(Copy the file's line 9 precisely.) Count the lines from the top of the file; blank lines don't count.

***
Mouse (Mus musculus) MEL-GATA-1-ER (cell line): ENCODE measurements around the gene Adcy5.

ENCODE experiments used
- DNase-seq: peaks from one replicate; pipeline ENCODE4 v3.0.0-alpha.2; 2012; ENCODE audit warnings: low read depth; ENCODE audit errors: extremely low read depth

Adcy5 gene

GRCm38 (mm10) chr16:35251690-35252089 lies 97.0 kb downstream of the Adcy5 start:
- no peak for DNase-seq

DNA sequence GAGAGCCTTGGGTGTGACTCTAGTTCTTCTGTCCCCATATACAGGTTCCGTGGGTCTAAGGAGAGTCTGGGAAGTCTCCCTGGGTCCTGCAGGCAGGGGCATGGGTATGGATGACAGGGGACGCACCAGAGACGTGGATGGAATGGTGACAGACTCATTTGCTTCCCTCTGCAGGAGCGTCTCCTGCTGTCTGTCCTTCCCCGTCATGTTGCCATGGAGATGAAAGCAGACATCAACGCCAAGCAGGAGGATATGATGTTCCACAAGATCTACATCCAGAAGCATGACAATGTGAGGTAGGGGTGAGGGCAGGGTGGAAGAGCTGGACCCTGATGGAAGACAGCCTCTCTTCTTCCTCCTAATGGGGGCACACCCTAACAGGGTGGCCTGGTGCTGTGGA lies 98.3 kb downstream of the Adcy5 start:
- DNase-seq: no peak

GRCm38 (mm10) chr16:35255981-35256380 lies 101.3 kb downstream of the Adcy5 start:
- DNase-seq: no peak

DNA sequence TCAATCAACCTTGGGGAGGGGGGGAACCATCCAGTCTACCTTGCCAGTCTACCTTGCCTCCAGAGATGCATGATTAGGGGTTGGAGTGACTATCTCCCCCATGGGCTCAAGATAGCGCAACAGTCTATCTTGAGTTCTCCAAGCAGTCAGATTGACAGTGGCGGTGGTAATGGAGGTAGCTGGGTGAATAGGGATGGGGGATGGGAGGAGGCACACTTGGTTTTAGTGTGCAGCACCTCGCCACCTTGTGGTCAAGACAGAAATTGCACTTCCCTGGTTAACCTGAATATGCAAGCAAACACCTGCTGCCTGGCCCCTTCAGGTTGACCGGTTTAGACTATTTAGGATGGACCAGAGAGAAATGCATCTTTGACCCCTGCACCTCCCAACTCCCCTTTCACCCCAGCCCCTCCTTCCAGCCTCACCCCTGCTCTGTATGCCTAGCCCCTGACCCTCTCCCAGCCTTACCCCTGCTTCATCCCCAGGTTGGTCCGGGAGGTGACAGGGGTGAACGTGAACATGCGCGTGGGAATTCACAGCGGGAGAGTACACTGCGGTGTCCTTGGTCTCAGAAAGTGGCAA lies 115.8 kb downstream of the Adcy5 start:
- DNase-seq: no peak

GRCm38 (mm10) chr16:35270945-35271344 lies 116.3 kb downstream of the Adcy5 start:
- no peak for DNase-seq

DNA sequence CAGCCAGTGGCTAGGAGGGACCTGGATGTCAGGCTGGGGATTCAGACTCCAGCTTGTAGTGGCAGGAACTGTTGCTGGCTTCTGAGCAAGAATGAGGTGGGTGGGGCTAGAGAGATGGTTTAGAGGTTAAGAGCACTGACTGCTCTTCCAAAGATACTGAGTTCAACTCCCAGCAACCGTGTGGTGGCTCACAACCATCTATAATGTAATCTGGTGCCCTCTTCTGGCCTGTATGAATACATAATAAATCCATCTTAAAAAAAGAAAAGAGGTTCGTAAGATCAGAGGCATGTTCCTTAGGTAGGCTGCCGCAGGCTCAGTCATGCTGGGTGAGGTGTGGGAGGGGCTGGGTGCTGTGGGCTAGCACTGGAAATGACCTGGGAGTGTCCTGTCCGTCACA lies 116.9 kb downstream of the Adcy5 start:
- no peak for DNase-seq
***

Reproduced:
GRCm38 (mm10) chr16:35255981-35256380 lies 101.3 kb downstream of the Adcy5 start: